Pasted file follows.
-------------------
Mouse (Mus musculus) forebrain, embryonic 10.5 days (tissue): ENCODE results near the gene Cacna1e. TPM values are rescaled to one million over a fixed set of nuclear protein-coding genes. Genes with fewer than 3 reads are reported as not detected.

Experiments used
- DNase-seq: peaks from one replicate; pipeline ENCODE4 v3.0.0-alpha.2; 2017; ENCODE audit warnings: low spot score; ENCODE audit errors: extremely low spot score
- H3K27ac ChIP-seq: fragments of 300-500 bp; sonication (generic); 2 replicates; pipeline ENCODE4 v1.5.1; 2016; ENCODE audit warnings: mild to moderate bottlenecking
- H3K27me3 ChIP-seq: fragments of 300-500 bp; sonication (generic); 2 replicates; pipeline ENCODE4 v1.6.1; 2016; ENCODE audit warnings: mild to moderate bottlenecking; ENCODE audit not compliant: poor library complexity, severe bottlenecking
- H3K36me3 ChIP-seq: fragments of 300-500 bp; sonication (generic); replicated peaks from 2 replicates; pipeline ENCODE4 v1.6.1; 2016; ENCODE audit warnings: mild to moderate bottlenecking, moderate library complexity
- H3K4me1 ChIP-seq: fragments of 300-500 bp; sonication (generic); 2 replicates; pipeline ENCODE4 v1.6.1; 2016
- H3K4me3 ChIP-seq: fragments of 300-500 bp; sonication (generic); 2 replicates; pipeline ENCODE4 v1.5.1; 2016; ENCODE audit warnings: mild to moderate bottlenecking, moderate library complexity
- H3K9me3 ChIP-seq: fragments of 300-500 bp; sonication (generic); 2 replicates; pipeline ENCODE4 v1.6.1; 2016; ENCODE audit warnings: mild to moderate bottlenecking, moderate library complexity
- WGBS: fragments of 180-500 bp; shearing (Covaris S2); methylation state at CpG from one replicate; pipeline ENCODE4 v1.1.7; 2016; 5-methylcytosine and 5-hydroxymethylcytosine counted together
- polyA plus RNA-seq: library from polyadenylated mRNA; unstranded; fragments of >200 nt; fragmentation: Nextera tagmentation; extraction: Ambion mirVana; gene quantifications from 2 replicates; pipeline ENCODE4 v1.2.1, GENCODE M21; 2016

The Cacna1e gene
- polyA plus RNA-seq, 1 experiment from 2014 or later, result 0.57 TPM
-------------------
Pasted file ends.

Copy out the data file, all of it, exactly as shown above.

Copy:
Mouse (Mus musculus) forebrain, embryonic 10.5 days (tissue): ENCODE results near the gene Cacna1e. TPM values are rescaled to one million over a fixed set of nuclear protein-coding genes. Genes with fewer than 3 reads are reported as not detected.

Experiments used
- DNase-seq: peaks from one replicate; pipeline ENCODE4 v3.0.0-alpha.2; 2017; ENCODE audit warnings: low spot score; ENCODE audit errors: extremely low spot score
- H3K27ac ChIP-seq: fragments of 300-500 bp; sonication (generic); 2 replicates; pipeline ENCODE4 v1.5.1; 2016; ENCODE audit warnings: mild to moderate bottlenecking
- H3K27me3 ChIP-seq: fragments of 300-500 bp; sonication (generic); 2 replicates; pipeline ENCODE4 v1.6.1; 2016; ENCODE audit warnings: mild to moderate bottlenecking; ENCODE audit not compliant: poor library complexity, severe bottlenecking
- H3K36me3 ChIP-seq: fragments of 300-500 bp; sonication (generic); replicated peaks from 2 replicates; pipeline ENCODE4 v1.6.1; 2016; ENCODE audit warnings: mild to moderate bottlenecking, moderate library complexity
- H3K4me1 ChIP-seq: fragments of 300-500 bp; sonication (generic); 2 replicates; pipeline ENCODE4 v1.6.1; 2016
- H3K4me3 ChIP-seq: fragments of 300-500 bp; sonication (generic); 2 replicates; pipeline ENCODE4 v1.5.1; 2016; ENCODE audit warnings: mild to moderate bottlenecking, moderate library complexity
- H3K9me3 ChIP-seq: fragments of 300-500 bp; sonication (generic); 2 replicates; pipeline ENCODE4 v1.6.1; 2016; ENCODE audit warnings: mild to moderate bottlenecking, moderate library complexity
- WGBS: fragments of 180-500 bp; shearing (Covaris S2); methylation state at CpG from one replicate; pipeline ENCODE4 v1.1.7; 2016; 5-methylcytosine and 5-hydroxymethylcytosine counted together
- polyA plus RNA-seq: library from polyadenylated mRNA; unstranded; fragments of >200 nt; fragmentation: Nextera tagmentation; extraction: Ambion mirVana; gene quantifications from 2 replicates; pipeline ENCODE4 v1.2.1, GENCODE M21; 2016

The Cacna1e gene
- polyA plus RNA-seq, 1 experiment from 2014 or later, result 0.57 TPM